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Hincksia granulosa (J. E. Smith) Silva

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drawing of Hincksia granulosa
plurilocular plant and plurilocular detail
Synonyms:
Ectocarpus granulosus (J. E. Smith) C. Agardh, Giffordia granulosa (J. E. Smith) Hamel, E. oviger Harvey, G. oviger (Harvey) Hollenberg et Abbott
Illustrations:
Abbott and Hollenberg 1976, p. 142, fig. 103 (plurilocular plant); Apt et al. 1988, p. 60, fig. 17 (photomicrograph: habit, plant with plurilocular sporangia); Cardinal 1964, fig. 19a, b (branching pattern), fig. 19c (cellular detail), figs. 19d, f, h, j (plurilocular plant), figs. 19e, g (plurilocular organs); Fletcher 1981, p. 214, fig. 1 (photo: habit), figs. 2–4 (photos: developing germlings), figs. 5–11 (photos: developing rhizoids and basal system); Smith 1944, pl. 11, fig. 1 (plurilocular plant), fig. 2 (plurilocular organ); W. Taylor 1937, pl. 7, fig. 7 (plurilocular plant), fig. 8 (plurilocular detail) Display references
Pacific Coast Distribution:
Victoria, Esquimalt, British Columbia (Scagel 1957, p. 70) to Puget Sound, Wash. (Scagel 1957, p. 70); Oregon (Arch Cape, Clatsop Co.: Markham and Celestino 1977, p. 258; Coos Bay; Cape Arago: Doty 1947, p. 31); Humboldt Bay, Calif. (DeCew in HSC); Tomales Pt. and Tomales Bay, Marin Co., Calif. (Kjeldsen 1995, p. 23); San Francisco Bay, Calif. (Kjeldsen 1995, p. 23); Monterey Peninsula, Calif. (Smith 1944, p. 81); San Luis Obispo Co., Calif. (Sparling 1977, p. 34) to San Juan Capistrano, Orange Co., Calif. (UC 507563); Channel Is., Calif. (Santa Cruz I.: Apt et al. p. 41; San Nicolas I., Santa Catalina I.: Murray 1974, p. 40); Baja Calif. (Punta Descanso: Dawson 1953b, p. 111; Cabo Thurloe: Dawson 1960a, p. 36) Display references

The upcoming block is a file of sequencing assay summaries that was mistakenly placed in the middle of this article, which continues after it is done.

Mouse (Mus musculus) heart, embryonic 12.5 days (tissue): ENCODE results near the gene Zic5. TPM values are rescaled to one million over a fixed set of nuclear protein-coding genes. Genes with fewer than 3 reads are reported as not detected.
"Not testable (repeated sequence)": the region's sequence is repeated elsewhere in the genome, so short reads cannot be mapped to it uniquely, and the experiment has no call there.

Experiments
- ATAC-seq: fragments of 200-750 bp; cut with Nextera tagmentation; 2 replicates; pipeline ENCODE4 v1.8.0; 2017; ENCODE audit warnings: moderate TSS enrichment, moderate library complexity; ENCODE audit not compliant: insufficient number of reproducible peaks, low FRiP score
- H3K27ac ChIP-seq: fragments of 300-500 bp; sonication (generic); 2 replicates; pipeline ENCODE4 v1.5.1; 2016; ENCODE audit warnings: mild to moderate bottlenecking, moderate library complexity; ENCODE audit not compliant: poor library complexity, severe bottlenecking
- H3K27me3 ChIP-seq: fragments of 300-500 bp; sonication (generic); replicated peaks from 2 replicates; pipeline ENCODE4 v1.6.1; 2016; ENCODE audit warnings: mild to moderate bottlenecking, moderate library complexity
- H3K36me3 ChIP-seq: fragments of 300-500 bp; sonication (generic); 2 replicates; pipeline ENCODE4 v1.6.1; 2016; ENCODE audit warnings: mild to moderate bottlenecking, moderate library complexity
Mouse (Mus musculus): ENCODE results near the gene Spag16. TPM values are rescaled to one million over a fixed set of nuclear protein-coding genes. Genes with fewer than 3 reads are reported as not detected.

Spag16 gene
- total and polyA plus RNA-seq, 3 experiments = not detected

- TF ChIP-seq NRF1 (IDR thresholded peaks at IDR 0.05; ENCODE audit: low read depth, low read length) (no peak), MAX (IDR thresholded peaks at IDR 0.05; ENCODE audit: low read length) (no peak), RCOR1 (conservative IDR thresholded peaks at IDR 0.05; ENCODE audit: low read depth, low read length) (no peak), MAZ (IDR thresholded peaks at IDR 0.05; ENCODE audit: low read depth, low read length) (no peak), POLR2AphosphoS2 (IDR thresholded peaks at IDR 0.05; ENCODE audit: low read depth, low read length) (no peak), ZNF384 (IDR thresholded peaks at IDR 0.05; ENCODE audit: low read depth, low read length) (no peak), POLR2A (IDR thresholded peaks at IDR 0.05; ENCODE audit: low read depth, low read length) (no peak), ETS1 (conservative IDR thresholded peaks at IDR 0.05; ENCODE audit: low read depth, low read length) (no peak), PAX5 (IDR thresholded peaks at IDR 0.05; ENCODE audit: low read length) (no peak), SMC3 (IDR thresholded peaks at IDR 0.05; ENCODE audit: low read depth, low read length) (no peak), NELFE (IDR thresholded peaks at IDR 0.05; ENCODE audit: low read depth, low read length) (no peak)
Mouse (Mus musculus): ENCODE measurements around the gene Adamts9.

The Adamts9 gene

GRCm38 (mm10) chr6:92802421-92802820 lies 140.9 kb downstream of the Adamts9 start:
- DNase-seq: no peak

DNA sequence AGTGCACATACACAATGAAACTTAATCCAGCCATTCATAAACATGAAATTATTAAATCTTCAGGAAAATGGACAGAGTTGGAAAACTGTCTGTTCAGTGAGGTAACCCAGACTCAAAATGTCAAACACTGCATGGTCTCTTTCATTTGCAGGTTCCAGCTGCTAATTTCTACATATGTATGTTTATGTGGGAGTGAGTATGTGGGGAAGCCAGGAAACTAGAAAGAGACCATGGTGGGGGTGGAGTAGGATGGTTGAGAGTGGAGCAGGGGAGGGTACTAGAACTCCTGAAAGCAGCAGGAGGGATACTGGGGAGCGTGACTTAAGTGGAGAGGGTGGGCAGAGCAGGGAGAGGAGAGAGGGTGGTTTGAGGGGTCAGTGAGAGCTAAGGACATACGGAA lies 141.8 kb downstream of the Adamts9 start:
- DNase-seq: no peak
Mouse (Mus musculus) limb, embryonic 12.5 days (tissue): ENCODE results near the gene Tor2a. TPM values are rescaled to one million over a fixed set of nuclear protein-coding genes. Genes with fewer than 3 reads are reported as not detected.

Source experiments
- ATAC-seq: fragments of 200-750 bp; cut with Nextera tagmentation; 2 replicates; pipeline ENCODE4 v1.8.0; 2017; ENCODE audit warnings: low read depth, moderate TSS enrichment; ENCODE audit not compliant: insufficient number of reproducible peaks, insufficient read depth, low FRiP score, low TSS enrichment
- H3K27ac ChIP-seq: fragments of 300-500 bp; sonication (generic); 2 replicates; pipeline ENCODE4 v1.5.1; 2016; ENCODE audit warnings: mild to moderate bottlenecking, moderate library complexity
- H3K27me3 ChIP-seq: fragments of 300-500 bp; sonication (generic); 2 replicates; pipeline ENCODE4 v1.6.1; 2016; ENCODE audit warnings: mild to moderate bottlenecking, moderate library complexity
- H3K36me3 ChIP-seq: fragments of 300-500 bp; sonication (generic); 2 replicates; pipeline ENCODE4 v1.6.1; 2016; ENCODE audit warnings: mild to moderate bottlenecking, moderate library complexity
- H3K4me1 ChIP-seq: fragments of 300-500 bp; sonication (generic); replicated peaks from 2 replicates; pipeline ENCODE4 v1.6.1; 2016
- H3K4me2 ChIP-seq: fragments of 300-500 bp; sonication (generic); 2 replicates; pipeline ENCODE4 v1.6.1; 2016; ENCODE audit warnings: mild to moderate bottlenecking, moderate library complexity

Chemical Taxonomy:
Müller and Eichenberger 1994 Display references
Life History:
only plurangial plants reported for the Pacific coast. In England, plurilocular plants are the most dominant, with only an occasional unilocular plant. Isolates bearing plurilocular organs released zooids which settled without fusing and grew into plants like the parent, bearing plurilocular organs. On only one occasion was a unilocular plant observed in culture (Fletcher 1981). In Australia, field plants with plurilocular organs recycled directly in the same manner as the English plants (Clayton 1974) Display references
Phenology:
spring/summer annual
Biology/Ecology:
Fletcher 1981; Devinny 1978, p. 358; Aleem 1973, p. 88 Display references

 
J F M A M J J A S O N D
BRITISH
COLUMBIA
Pl    xxxxxx         Uncommon, on stones in pools, the low intertidal, and upper subtidal, and as an epiphyte on Desmarestia and the stipe of Nereocystis. Scagel 1957, pp. 69, 76. Display references
U                        
S            x          
COLUMBIA
RIVER
Pl    x    xx           Common on rock, buoys, wood, in pools, in the low intertidal, and upper subtidal, epiphytic on larger brown algae. Doty 1947, p. 31. Sanborn and Doty 1947, p. 27. Markham and Celestino 1977, p. 258. Display references
U                        
S                        
CAPE
ARAGO
Pl      x  x  x         Uncommon, in bays, on rocks in pools and the low intertidal. (DeCew in HSC). (HSC 4342).
U                        
S                        
CAPE
MENDOCINO
Pl                        
U                        
S                        
POINT
ARENA
Pl    x    x             Uncommon, in the low intertidal, on rocks or as an epiphyte. Kjeldsen 1995, p. 23. Display references
U                        
S                        
SAN
FRANCISCO
Pl  x    xxxx         Uncommon, in pools and the low intertidal and subtidal to 35 feet, on rocks and as an epiphyte on larger algae. Smith 1944, p. 81. Display references
U                        
S                        

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Page dated: Mon Feb 13 21:24:26 2006
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